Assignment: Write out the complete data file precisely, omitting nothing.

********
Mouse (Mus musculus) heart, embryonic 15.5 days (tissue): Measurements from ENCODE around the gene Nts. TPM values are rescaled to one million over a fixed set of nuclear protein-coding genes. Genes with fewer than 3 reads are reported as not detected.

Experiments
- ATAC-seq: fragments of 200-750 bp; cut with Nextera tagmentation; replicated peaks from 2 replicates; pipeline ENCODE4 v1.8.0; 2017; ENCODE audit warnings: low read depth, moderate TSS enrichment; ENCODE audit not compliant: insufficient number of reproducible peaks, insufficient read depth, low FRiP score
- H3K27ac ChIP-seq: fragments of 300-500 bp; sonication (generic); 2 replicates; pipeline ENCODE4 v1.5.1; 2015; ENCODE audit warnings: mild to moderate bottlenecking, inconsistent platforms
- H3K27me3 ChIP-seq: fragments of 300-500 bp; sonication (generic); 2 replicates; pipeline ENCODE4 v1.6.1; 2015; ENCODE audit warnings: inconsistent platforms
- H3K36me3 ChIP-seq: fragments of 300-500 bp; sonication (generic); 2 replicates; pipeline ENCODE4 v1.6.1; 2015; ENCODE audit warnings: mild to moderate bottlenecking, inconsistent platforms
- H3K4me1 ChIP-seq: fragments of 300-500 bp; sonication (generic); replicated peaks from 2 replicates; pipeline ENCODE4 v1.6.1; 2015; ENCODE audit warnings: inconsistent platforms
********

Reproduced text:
Mouse (Mus musculus) heart, embryonic 15.5 days (tissue): Measurements from ENCODE around the gene Nts. TPM values are rescaled to one million over a fixed set of nuclear protein-coding genes. Genes with fewer than 3 reads are reported as not detected.

Experiments
- ATAC-seq: fragments of 200-750 bp; cut with Nextera tagmentation; replicated peaks from 2 replicates; pipeline ENCODE4 v1.8.0; 2017; ENCODE audit warnings: low read depth, moderate TSS enrichment; ENCODE audit not compliant: insufficient number of reproducible peaks, insufficient read depth, low FRiP score
- H3K27ac ChIP-seq: fragments of 300-500 bp; sonication (generic); 2 replicates; pipeline ENCODE4 v1.5.1; 2015; ENCODE audit warnings: mild to moderate bottlenecking, inconsistent platforms
- H3K27me3 ChIP-seq: fragments of 300-500 bp; sonication (generic); 2 replicates; pipeline ENCODE4 v1.6.1; 2015; ENCODE audit warnings: inconsistent platforms
- H3K36me3 ChIP-seq: fragments of 300-500 bp; sonication (generic); 2 replicates; pipeline ENCODE4 v1.6.1; 2015; ENCODE audit warnings: mild to moderate bottlenecking, inconsistent platforms
- H3K4me1 ChIP-seq: fragments of 300-500 bp; sonication (generic); replicated peaks from 2 replicates; pipeline ENCODE4 v1.6.1; 2015; ENCODE audit warnings: inconsistent platforms